As CIOs, we can nurture curiosity by creating a safe environment that encourages people to share their unique perspectives and ask questions without fear that they'll be judged. We must also foster the understanding that there may be more than one right answer at times. When you write software, for example, you can write a procedure a variety of different ways and still arrive at the same outcome. As leaders, we can lead by example when we tell our teams: “I don’t know the answer, and that’s fine with me. I will gladly give my best guess and then ask for help to see how right or wrong I may be.”
How curiosity aids your digital transformation
Curiosity can be a powerful tool for leading process change as part of your digital transformation. But when you want to define, automate and optimize your organization, it’s crucial that your IT organization approaches collaboration with empathy.
For example, when you ask colleagues in a back-office division how and why they handle a procedure, it’s important to do so in a way that eases tensions. Make sure they realize there are no right or wrong answers, only an attempt to gain understanding. We ask “why?” four or five times to get to the root of the action and the outcome so we can track, automate, and optimize it.
This new approach is different from the old-school IT way. Back then, IT lived behind the curtain. We'd take an order and deliver it. Sometimes we delivered what the customer really wanted, and sometimes we delivered what we thought the customer wanted. That cycle led to distrust and frustration.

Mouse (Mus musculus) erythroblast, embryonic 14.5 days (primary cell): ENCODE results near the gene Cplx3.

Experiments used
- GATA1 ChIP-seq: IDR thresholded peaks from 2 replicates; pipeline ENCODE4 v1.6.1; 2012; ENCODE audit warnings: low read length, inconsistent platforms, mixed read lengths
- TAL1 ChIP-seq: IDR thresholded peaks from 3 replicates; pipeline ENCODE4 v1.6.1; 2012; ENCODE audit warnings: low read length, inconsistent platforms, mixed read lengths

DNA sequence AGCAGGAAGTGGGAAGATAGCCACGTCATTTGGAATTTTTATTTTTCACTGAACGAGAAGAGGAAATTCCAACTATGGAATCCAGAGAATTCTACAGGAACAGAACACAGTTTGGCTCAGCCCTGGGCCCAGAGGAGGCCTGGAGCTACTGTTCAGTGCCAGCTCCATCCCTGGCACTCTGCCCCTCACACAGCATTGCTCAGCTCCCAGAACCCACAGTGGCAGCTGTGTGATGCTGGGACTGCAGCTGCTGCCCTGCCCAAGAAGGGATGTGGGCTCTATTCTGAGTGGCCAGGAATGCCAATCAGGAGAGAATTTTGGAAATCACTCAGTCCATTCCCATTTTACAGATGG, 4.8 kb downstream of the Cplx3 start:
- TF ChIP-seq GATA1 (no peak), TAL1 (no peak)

Today, we take more of a consultative approach to how we deliver technology services. In doing so, we learn our customers’ processes and the language of their work. We're empathetic to their challenges. Our curiosity allows us to bring a different perspective to their business problems. We might not understand the finance function, for example, but we can better understand the technology to help deliver that finance outcome or result. Asking the question and participating in the business gives us credibility and earns us the right to help deliver a solution. That’s how we build trust.
As the trust relationship between IT and divisions builds, you begin to digitally enable a division that can accelerate over time. We’re taking that progression across all our divisions, underscored with the curiosity to discover more than one right way to perform a function.
Curiosity's role in data and analytics
Curiosity also manifests in the way we approach data and analytics. When you have a trusted source of data to ingest from the world around you and apply your own curiosity to it, the results can be incredible.
The challenge here is to not constrain creativity by predicting or predefining what you want an outcome to be. Sometimes leaders simply want to prove that something will work so they can move on. In business, we’re that driven to get to an outcome.
But if your teams are curious, and if they are comfortable knowing that data changes and some models age, then you can be creative in your thinking around the results. Your anticipated result may differ completely from the result you receive. If you're curious, you’ll explore further. You’ll think about ways to drive a different outcome over time. Or you’ll dig deeper to uncover why the result you expected did not match the outcome. And in the process, you’ll learn.
In IT, for example, we always talk about failing fast. Analytics allows you to fail fast but with grace to prevent causing harm. While failing fast fuels curiosity, it must be nurtured. It’s up to you to set the tone, to encourage an environment of failing fast, learning, and moving on to get to better insights.
Give your teams the tools, create a safe environment, and lead by example.
[ Will your organization thrive in 2021? Learn the four priorities top CIOs are focusing on now. Download the HBR Analytic Services report: IT Leadership in the Next Normal. ]